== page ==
Barlow gave three reasons why France should comply with his request. The first was to embarrass Great Britain by forcing its government to rely on less plausible reasons for maintaining the orders in council and possibly provoking “such loud complaints” in that country as might produce changes that would not otherwise take place. The second was to rally public opinion in the U.S. behind the administration in order to sustain the prosecution of a just but difficult war. In this context Barlow reminded Bassano that “great doubts” existed in the U.S. about the repeal of the French decrees which had only been increased by the contents of Bassano’s 10 Mar. report. The third was that Napoleon owed it to his own dignity and sincerity to remove all doubts about his measures. Moreover, Barlow argued, a formal statement of French policy would be a fair equivalent to the openly declared U.S. policy of nonintercourse against Great Britain.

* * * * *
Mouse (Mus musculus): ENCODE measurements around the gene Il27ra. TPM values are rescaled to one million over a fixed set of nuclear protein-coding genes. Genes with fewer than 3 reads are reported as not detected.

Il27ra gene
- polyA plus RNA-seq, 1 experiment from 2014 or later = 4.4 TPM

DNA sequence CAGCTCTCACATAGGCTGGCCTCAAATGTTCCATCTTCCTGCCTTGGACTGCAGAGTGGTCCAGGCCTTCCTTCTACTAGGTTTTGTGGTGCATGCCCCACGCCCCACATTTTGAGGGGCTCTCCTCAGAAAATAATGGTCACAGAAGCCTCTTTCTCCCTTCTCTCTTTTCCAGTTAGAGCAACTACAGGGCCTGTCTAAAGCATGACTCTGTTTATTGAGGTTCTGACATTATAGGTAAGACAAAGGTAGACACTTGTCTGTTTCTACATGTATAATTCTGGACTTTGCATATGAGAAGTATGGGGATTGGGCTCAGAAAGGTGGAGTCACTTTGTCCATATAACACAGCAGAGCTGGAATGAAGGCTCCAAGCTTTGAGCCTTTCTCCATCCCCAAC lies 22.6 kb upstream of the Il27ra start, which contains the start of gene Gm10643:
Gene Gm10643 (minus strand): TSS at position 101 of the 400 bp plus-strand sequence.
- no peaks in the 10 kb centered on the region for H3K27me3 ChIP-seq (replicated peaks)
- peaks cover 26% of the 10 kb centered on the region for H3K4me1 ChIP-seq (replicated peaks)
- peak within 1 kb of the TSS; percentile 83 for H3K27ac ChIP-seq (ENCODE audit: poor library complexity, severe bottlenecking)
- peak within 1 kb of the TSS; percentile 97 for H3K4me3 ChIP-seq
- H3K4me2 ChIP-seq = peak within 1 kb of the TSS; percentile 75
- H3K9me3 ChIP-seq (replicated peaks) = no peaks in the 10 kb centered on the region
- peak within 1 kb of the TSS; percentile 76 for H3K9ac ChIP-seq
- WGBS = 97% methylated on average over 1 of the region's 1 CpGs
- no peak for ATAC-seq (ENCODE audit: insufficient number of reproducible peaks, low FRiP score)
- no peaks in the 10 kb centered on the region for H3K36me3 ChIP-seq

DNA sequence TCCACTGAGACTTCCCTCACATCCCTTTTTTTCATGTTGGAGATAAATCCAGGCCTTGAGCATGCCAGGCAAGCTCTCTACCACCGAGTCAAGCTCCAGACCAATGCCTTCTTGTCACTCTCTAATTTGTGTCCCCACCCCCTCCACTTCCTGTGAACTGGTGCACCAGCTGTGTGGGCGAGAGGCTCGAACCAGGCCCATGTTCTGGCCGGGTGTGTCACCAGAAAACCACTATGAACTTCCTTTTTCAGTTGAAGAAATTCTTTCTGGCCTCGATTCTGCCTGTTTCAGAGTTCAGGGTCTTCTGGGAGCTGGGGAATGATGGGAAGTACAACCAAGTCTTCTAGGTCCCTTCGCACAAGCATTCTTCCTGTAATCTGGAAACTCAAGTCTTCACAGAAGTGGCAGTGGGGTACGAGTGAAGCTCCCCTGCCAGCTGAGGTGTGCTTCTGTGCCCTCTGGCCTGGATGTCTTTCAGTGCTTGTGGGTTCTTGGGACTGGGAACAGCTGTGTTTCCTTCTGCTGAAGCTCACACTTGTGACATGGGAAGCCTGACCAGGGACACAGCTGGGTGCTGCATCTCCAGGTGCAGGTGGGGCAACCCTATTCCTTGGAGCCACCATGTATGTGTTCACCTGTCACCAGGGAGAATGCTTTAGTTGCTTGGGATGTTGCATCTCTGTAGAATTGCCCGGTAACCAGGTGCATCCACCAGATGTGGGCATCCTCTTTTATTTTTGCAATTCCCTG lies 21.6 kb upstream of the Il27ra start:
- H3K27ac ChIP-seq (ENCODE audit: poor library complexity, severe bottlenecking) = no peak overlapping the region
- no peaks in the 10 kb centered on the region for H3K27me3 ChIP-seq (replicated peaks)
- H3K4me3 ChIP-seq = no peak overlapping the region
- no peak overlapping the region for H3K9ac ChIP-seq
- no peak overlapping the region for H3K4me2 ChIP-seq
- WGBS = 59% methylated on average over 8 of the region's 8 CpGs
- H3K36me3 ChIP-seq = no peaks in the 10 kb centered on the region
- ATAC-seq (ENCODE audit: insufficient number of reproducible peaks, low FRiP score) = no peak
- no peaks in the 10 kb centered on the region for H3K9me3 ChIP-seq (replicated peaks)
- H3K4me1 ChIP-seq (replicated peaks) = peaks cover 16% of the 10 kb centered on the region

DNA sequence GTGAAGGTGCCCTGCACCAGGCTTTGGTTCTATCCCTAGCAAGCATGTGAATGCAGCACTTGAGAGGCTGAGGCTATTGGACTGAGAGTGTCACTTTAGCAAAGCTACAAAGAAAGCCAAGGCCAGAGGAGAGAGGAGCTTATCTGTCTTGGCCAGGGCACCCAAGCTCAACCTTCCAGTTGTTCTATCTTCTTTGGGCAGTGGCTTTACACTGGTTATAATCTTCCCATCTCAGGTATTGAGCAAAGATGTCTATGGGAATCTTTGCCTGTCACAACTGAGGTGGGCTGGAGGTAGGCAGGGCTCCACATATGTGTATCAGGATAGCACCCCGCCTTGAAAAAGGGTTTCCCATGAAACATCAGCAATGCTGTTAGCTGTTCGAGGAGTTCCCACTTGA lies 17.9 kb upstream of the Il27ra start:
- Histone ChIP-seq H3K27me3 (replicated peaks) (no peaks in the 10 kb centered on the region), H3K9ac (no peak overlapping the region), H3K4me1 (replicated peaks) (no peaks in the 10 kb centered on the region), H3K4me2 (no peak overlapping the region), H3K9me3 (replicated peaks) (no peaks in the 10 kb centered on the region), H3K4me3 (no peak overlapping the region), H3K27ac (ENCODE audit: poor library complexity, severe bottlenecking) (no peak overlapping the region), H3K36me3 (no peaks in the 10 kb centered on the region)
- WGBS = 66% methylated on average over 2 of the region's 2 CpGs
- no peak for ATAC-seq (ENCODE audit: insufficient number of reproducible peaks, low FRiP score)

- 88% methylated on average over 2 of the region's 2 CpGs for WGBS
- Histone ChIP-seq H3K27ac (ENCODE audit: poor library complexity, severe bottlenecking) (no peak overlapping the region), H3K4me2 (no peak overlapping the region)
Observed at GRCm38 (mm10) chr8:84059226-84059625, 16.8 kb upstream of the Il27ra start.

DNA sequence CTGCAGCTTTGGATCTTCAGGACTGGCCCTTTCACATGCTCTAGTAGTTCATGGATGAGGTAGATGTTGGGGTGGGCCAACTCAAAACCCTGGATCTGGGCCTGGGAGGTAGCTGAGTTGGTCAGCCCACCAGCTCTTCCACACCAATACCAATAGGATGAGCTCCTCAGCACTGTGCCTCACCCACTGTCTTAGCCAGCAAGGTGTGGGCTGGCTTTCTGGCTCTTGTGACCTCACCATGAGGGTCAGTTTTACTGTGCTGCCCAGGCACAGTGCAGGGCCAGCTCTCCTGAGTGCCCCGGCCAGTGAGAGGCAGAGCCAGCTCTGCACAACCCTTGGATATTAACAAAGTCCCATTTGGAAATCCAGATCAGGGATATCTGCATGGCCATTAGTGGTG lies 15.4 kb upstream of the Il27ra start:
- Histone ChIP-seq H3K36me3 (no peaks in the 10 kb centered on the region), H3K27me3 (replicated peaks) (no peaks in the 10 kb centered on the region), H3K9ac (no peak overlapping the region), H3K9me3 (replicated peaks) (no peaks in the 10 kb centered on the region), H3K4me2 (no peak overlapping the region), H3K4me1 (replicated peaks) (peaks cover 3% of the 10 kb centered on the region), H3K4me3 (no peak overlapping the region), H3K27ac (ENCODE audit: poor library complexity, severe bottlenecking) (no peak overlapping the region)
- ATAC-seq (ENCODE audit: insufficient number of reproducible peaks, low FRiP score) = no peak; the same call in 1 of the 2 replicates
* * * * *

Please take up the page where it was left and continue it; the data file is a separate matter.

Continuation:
The American minister linked this request with two additional suggestions, namely that France provide indemnity for American spoliation claims and that it sign the treaty of commerce he had been advocating for some months. These three acts together, he maintained, would “produce a great and salutary sensation” in the U.S. which would redound to the benefit of France. He concluded by telling Bassano that he was detaining a vessel to take such news back to America.